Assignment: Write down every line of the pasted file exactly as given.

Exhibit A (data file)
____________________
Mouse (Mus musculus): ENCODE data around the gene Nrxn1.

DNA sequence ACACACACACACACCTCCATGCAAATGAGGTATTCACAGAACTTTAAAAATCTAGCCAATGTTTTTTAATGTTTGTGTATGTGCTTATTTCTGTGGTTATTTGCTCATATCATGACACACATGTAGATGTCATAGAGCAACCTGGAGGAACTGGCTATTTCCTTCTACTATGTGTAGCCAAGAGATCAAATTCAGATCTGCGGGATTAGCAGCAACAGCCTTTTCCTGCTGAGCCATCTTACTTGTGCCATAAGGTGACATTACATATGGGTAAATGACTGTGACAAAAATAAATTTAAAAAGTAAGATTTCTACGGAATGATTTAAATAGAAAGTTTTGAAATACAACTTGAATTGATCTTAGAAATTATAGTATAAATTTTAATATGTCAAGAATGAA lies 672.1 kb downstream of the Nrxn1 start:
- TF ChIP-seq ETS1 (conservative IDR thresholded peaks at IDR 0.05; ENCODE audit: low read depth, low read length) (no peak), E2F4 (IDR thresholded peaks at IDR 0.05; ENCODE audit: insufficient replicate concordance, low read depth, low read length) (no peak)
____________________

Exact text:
Mouse (Mus musculus): ENCODE data around the gene Nrxn1.

DNA sequence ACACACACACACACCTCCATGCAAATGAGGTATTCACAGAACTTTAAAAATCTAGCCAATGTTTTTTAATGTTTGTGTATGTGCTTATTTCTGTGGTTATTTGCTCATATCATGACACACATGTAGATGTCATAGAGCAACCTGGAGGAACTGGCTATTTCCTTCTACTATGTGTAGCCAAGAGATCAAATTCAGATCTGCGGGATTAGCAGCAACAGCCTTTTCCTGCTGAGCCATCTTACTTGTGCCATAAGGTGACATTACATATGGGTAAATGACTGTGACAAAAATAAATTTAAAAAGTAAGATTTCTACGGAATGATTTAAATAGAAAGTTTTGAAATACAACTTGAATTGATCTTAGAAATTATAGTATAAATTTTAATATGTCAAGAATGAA lies 672.1 kb downstream of the Nrxn1 start:
- TF ChIP-seq ETS1 (conservative IDR thresholded peaks at IDR 0.05; ENCODE audit: low read depth, low read length) (no peak), E2F4 (IDR thresholded peaks at IDR 0.05; ENCODE audit: insufficient replicate concordance, low read depth, low read length) (no peak)